Intel "Make it Wearable" finalist Wristify is a personal cooling and heating device that you wear on your wrist.
This intriguing technology lets you call up information on your smartphone by touching an object with your finger, turning your body into a kind of capacitive power line network.
As President Obama outlines his cybersecurity strategy, tech firms are working on ways to better protect you, without passwords and PIN numbers. Instead, you'd use your body to unlock devices, sign in to accounts and make payments. CNET's Kara Tsuboi shows us how the tech works.
See 4D images of the human body taken by GE's Revolution CT scanner, which recently completed a six-month trial run at Florida's West Kendall Baptist Hospital.
Chinese officials reportedly discover an iPhone smuggler who didn't do a very good job of hiding his illegal booty.
Wearable tech is still one of the hottest product categories at CES. But it's no longer just the wrist that gets the high-tech accessories. As CNET's Kara Tsuboi reports, everything from your head to your knee to your finger is getting adorned with gadgets.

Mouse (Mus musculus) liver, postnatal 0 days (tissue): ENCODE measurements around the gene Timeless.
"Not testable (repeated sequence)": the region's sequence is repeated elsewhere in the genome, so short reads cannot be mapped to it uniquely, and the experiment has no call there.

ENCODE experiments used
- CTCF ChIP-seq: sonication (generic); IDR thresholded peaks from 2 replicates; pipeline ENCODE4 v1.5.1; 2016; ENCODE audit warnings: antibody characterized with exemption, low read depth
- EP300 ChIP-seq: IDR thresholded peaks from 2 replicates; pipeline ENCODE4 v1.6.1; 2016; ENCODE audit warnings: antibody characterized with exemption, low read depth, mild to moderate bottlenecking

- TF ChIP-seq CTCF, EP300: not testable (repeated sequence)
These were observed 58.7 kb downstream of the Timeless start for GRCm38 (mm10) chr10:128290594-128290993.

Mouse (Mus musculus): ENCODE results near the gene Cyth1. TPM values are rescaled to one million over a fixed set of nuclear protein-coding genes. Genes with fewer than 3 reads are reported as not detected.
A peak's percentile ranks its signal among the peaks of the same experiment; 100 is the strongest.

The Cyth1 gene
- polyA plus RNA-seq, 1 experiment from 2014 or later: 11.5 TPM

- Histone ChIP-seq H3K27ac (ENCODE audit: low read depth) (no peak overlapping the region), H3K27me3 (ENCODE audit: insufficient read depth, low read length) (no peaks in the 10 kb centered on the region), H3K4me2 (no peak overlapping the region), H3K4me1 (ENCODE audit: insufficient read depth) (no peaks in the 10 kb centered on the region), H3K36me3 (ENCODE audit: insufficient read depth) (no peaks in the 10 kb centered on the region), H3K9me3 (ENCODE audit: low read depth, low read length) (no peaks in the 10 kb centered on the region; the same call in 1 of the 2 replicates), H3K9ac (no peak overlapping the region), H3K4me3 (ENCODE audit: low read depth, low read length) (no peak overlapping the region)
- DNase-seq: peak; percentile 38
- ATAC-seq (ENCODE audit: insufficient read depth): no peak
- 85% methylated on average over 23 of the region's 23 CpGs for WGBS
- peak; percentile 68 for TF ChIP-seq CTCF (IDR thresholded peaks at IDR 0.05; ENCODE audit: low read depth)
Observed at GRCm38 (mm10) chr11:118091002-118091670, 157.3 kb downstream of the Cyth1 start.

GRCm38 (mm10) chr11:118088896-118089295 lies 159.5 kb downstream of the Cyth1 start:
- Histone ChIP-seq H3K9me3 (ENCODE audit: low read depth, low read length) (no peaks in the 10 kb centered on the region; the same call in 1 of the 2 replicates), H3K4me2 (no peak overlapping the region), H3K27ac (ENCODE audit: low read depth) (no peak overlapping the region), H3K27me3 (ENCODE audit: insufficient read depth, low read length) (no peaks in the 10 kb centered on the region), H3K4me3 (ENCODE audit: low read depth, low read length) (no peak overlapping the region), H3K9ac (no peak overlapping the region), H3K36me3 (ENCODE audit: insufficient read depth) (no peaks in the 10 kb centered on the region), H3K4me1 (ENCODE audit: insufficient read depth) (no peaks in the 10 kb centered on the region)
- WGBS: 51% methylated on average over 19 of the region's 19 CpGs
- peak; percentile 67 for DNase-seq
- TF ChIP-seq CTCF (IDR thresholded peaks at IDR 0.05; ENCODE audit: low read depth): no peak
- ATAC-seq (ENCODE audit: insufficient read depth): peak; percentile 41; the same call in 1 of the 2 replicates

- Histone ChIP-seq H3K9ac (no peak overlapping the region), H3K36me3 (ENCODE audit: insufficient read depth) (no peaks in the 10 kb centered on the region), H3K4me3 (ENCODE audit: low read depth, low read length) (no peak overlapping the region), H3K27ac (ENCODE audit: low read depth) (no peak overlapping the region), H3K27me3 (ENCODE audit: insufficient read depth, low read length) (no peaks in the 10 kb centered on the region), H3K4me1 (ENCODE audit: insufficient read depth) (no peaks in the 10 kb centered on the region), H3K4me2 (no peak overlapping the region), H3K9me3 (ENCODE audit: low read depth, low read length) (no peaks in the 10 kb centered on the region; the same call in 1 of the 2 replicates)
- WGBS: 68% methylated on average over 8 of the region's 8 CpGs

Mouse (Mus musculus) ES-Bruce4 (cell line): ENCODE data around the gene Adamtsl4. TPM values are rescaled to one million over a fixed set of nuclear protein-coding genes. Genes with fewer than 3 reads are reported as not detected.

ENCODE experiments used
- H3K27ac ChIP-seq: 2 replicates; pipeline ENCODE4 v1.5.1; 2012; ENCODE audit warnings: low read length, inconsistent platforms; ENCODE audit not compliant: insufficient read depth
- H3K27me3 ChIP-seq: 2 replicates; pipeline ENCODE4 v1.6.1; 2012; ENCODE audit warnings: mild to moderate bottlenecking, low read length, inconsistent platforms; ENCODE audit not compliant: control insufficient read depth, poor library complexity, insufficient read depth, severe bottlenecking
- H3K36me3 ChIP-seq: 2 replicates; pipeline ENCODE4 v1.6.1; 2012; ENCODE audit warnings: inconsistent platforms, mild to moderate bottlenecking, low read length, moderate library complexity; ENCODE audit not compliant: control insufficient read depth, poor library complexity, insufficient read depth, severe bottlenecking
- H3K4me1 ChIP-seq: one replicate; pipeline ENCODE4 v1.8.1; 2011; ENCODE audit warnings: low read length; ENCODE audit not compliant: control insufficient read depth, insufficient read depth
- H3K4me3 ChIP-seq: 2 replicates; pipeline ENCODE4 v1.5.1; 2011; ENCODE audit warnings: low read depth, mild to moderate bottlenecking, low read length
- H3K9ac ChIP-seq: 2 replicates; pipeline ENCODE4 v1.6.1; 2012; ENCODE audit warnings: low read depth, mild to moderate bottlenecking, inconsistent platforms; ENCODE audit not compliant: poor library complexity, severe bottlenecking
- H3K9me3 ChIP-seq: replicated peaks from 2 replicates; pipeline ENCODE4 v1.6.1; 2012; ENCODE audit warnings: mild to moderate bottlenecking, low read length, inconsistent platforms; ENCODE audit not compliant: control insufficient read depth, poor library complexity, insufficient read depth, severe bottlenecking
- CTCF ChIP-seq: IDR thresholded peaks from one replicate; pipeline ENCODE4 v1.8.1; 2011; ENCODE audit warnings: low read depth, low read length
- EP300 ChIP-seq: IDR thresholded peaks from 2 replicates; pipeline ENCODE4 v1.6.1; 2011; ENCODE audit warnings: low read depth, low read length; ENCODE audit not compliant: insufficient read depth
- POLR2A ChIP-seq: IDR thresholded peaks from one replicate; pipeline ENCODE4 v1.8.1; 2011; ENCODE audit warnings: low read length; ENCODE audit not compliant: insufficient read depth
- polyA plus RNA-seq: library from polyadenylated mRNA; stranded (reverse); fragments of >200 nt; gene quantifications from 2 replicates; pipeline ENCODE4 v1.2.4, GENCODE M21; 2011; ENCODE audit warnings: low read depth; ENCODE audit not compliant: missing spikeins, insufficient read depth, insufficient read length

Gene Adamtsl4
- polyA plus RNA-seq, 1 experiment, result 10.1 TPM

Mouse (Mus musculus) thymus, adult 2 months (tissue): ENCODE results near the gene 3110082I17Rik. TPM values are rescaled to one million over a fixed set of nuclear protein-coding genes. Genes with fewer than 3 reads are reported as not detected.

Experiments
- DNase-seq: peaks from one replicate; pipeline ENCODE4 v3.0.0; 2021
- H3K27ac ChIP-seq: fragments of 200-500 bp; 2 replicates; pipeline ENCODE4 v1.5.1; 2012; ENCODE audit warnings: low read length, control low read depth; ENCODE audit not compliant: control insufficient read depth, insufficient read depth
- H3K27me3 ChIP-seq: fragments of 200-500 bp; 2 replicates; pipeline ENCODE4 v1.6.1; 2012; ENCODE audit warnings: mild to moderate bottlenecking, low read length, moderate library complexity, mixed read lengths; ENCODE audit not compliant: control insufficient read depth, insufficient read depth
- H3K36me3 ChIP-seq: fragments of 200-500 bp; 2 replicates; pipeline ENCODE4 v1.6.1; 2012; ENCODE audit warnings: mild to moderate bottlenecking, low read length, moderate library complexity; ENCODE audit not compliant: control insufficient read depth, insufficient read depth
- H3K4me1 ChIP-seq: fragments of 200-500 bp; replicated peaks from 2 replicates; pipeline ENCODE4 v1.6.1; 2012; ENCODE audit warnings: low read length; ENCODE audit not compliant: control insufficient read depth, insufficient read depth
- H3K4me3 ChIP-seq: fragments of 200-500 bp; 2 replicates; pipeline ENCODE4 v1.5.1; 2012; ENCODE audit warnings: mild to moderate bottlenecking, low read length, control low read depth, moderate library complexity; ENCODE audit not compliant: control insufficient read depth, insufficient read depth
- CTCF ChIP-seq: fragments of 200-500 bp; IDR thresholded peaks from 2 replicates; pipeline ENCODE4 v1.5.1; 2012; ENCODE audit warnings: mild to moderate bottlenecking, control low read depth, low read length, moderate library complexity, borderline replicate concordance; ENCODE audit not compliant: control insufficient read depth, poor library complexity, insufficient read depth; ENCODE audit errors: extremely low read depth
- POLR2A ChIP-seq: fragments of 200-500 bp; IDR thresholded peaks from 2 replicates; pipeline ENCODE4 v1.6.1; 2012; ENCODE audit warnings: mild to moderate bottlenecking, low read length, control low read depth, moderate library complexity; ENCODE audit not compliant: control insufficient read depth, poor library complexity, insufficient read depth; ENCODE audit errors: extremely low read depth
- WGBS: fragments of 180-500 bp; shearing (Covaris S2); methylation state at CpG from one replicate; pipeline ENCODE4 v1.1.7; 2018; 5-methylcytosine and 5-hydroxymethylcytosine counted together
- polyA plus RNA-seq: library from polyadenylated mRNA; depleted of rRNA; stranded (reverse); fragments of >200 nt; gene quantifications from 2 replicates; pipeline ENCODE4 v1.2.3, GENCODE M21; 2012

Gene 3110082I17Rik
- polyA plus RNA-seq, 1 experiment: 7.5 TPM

A new all-steel version of Sony's Android Wear watch looks a whole lot better, and is coming next month.
Police departments around the country have started using body cameras in the wake of confrontations in Ferguson, Mo., and New York. In the near future, cops likely won't be the only ones using them on the job. CNET.com's Kara Tsuboi explains who else may be wearing them and what it means for your privacy and protection.
Microscopic sculptures by artist Jonty Hurwitz are so tiny that they can fit easily inside the eye of a needle, on a human hair -- or on the forehead of an ant.
Woojer, a successful Kickstarter, delivers a gadget that quite literally makes you feel the music, even if you're using earbuds.